- Poster presentation
- Open Access
Immunoscore® as a predictor of response to chemotherapy in stage II and stage III colon cancer
Journal for ImmunoTherapy of Cancervolume 3, Article number: P89 (2015)
No biomarker has been validated so far to predict the need for adjuvant chemotherapy in Stage II colon cancer (CC), and current guidelines, e.g. NCCN, only rely on the identification of high-risk features such as MSI, pathological tumor characteristics or expected chemotherapy efficacy/safety ratio in each individual patient. In contrast, adjuvant chemotherapy is recommended for all Stage III colon cancer (CC). The Immunoscore® (IS®), based on CD3- and CD8-positive cell quantification using a digital pathology automated analysis, has been shown to be a strong prognostic indicator in CC, surpassing the TNM classification . We explore here the potential of the Immunoscore® to predict the need for 5-FU adjuvant chemotherapy in Stage II and in Stage III CC.
The IS® was calculated as previously described on a retrospective cohort of 456 colorectal cancer patients from Hôpital Européen Georges Pompidou, who underwent primary tumor resection between 1990 and 2003. For the analysis of chemotherapy benefit on disease-free survival, patients were grouped in 3 subcohorts based on their IS®: IS® 0-1 (worst prognosis), IS® 2-3 (intermediate prognosis) and IS® 4 (best prognosis).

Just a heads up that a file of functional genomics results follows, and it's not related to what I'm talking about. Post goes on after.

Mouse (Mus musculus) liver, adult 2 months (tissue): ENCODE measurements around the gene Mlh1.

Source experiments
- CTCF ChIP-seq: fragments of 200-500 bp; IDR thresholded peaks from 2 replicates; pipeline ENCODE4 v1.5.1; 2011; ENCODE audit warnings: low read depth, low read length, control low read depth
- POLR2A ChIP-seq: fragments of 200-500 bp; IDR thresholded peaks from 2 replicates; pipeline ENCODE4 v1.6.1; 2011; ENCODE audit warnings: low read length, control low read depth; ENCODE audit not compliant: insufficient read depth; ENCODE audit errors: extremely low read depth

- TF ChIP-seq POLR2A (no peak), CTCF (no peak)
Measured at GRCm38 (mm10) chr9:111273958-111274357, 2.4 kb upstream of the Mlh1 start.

Stage II and Stage III cases represent resp. 327 (71.7%) and 129 (28.3%) of the cohort. 5-FU adjuvant chemotherapy was administered to 13.8% and 60.5% of Stage II and Stage III CC resp. IS® 0-1, IS® 2-3 and IS® 4 represented 11.6%, 35.2% and 53.2% in the Stage II population, and 18.6%, 36.4% and 45% of patients in the Stage III population. Disease-free survival of IS® 2-3 patients was improved by administration of 5-FU chemotherapy (Stage III: HR=2.69 (1.02-7.11) pV = 0.038, and Stage II: HR=1.47 (0.35-6.18) pV not reaching significance). IS® 4 patients had the best and IS® 0-1 patients the worst outcome in both Stage II and Stage III populations. There was no statistically significant benefit of chemotherapy on disease-free survival for IS® 4 or IS® 0-1 patients in both Stage II and Stage III populations.
IS®, which has been developed to be an easy-to-use routine practice biomarker, may represent a valid biomarker to precisely identify stage II and stage III CC patients most likely to benefit from 5-FU chemotherapy. These results, based on a single center retrospective cohort, warrant further validation on a larger, clinical trial, cohort.